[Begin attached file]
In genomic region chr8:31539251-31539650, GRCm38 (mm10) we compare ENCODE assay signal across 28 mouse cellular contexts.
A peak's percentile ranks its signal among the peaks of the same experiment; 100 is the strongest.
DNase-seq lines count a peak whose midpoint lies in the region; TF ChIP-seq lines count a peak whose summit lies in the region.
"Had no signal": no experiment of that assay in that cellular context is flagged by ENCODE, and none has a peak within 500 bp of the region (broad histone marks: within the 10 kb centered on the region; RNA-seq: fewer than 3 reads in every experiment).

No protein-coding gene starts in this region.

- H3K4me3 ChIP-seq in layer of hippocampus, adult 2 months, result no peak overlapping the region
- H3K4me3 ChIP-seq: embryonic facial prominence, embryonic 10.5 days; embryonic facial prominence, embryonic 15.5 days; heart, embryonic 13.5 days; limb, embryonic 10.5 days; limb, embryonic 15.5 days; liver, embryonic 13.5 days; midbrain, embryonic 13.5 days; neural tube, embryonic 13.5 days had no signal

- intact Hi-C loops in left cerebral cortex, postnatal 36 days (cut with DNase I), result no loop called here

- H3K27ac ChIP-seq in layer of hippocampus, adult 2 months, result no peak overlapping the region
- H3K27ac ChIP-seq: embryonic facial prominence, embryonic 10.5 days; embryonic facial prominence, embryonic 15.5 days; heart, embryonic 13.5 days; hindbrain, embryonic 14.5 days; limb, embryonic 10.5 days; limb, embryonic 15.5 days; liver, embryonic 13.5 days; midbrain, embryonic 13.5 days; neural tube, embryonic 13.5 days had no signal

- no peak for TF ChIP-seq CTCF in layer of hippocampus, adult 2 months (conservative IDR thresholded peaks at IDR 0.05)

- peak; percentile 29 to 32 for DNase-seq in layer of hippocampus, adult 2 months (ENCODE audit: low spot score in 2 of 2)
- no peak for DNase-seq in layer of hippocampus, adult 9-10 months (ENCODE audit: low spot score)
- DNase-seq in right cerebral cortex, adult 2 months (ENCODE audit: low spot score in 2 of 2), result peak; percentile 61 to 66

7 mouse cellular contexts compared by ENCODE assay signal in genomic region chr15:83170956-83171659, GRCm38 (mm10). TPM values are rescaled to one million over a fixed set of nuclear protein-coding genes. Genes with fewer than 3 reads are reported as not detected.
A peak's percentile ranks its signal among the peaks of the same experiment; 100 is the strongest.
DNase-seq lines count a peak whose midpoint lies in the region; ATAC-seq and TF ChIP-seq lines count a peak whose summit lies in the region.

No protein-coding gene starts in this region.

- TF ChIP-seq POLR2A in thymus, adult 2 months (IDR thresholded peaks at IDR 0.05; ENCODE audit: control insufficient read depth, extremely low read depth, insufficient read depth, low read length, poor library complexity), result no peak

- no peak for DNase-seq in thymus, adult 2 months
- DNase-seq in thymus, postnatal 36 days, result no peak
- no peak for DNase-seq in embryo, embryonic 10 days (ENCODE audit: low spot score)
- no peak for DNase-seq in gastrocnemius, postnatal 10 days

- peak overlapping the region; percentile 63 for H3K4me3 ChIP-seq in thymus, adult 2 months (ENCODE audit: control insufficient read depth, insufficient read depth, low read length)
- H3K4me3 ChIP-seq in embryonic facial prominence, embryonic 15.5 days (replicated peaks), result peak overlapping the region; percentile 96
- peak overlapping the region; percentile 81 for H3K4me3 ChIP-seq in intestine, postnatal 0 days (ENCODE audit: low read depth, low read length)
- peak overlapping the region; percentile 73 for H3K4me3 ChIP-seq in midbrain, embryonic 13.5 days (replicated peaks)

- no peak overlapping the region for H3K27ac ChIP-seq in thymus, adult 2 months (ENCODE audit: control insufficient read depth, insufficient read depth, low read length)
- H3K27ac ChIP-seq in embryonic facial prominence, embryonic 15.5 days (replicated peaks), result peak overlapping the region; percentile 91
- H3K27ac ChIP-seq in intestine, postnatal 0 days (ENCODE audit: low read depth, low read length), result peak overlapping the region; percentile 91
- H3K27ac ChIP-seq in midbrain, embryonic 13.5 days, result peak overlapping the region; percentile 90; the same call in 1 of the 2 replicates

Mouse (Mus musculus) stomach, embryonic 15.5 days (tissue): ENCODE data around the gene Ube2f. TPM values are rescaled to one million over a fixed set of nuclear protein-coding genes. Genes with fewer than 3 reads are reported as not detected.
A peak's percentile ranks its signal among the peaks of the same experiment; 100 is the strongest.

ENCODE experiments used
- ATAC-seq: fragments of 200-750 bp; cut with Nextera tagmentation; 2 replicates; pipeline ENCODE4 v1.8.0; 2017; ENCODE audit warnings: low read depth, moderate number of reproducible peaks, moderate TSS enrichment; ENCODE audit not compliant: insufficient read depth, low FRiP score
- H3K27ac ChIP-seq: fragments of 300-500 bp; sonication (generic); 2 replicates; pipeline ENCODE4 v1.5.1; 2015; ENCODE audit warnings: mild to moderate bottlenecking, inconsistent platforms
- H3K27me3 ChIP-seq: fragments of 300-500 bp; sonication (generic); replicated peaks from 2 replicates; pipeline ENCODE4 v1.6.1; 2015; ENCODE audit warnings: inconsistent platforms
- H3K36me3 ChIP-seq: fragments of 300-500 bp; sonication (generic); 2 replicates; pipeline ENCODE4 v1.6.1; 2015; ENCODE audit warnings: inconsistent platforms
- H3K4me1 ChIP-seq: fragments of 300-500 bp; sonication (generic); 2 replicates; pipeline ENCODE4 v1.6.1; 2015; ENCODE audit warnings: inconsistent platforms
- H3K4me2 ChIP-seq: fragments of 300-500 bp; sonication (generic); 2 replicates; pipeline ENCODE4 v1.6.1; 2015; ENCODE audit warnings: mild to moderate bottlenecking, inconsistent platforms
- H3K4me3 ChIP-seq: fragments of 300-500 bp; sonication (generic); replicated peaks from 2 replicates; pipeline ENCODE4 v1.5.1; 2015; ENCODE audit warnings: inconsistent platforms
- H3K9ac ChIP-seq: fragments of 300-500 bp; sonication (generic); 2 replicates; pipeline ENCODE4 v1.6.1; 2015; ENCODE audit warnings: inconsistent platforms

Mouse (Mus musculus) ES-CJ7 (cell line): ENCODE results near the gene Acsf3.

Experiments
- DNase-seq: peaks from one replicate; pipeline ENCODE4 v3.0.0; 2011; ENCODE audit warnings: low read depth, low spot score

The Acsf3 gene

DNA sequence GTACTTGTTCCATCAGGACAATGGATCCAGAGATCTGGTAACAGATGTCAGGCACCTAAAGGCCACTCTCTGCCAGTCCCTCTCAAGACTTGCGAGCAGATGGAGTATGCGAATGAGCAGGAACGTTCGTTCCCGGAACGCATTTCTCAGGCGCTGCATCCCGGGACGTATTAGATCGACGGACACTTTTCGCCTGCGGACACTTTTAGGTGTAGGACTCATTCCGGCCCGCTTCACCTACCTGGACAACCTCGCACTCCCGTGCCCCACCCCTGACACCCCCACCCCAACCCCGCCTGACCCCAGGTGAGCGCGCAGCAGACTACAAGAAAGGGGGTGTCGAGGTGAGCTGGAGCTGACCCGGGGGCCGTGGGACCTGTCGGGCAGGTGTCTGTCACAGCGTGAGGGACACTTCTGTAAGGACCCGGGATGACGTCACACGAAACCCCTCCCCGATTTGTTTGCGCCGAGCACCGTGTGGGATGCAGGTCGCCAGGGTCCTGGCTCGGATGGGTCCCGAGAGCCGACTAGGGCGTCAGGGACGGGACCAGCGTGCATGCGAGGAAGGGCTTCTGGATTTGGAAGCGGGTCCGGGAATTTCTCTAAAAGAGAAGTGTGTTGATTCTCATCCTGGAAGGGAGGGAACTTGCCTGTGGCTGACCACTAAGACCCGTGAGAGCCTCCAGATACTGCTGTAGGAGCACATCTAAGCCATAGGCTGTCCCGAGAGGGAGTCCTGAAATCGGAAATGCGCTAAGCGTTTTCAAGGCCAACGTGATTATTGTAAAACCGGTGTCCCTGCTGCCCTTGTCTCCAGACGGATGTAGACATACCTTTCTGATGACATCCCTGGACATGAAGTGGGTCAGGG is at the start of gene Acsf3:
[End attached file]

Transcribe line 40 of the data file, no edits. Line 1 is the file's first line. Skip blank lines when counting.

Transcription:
- H3K4me2 ChIP-seq: fragments of 300-500 bp; sonication (generic); 2 replicates; pipeline ENCODE4 v1.6.1; 2015; ENCODE audit warnings: mild to moderate bottlenecking, inconsistent platforms